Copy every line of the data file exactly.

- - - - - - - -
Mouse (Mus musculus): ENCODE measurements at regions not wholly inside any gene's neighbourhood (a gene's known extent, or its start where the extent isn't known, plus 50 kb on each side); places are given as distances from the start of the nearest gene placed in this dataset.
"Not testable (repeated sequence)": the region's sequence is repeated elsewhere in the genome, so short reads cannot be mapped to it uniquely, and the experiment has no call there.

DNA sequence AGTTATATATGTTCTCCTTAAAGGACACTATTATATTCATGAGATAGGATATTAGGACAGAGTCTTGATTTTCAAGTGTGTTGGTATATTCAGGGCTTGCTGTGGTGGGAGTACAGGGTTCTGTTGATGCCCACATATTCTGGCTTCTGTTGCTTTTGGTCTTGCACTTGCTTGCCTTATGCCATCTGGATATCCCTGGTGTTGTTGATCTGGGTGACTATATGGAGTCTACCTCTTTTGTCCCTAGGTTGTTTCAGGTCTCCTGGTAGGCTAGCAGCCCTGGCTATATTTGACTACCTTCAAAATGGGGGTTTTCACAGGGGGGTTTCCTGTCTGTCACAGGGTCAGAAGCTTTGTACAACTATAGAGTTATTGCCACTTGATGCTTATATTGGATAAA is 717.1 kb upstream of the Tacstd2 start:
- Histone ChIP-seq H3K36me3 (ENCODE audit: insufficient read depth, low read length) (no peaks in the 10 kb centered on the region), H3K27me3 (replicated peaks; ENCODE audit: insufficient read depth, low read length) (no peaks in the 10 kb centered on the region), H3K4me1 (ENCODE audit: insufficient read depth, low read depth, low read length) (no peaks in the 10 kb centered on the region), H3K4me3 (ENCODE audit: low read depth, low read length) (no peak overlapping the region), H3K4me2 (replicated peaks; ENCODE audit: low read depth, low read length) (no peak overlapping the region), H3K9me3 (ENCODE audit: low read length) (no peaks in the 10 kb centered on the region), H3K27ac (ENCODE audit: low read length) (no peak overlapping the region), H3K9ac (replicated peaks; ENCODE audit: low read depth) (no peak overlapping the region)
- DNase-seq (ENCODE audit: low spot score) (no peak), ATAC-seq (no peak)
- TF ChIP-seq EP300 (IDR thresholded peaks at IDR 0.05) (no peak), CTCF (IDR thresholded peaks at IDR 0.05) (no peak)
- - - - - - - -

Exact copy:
Mouse (Mus musculus): ENCODE measurements at regions not wholly inside any gene's neighbourhood (a gene's known extent, or its start where the extent isn't known, plus 50 kb on each side); places are given as distances from the start of the nearest gene placed in this dataset.
"Not testable (repeated sequence)": the region's sequence is repeated elsewhere in the genome, so short reads cannot be mapped to it uniquely, and the experiment has no call there.

DNA sequence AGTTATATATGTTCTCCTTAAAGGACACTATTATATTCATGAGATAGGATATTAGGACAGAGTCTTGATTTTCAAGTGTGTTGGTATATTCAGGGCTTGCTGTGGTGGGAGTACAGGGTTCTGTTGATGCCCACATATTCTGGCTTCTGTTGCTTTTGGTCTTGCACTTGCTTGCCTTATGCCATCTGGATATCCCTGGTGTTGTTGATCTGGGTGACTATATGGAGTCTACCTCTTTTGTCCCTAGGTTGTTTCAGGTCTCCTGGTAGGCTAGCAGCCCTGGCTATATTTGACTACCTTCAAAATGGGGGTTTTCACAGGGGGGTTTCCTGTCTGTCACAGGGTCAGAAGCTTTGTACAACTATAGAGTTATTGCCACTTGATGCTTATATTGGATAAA is 717.1 kb upstream of the Tacstd2 start:
- Histone ChIP-seq H3K36me3 (ENCODE audit: insufficient read depth, low read length) (no peaks in the 10 kb centered on the region), H3K27me3 (replicated peaks; ENCODE audit: insufficient read depth, low read length) (no peaks in the 10 kb centered on the region), H3K4me1 (ENCODE audit: insufficient read depth, low read depth, low read length) (no peaks in the 10 kb centered on the region), H3K4me3 (ENCODE audit: low read depth, low read length) (no peak overlapping the region), H3K4me2 (replicated peaks; ENCODE audit: low read depth, low read length) (no peak overlapping the region), H3K9me3 (ENCODE audit: low read length) (no peaks in the 10 kb centered on the region), H3K27ac (ENCODE audit: low read length) (no peak overlapping the region), H3K9ac (replicated peaks; ENCODE audit: low read depth) (no peak overlapping the region)
- DNase-seq (ENCODE audit: low spot score) (no peak), ATAC-seq (no peak)
- TF ChIP-seq EP300 (IDR thresholded peaks at IDR 0.05) (no peak), CTCF (IDR thresholded peaks at IDR 0.05) (no peak)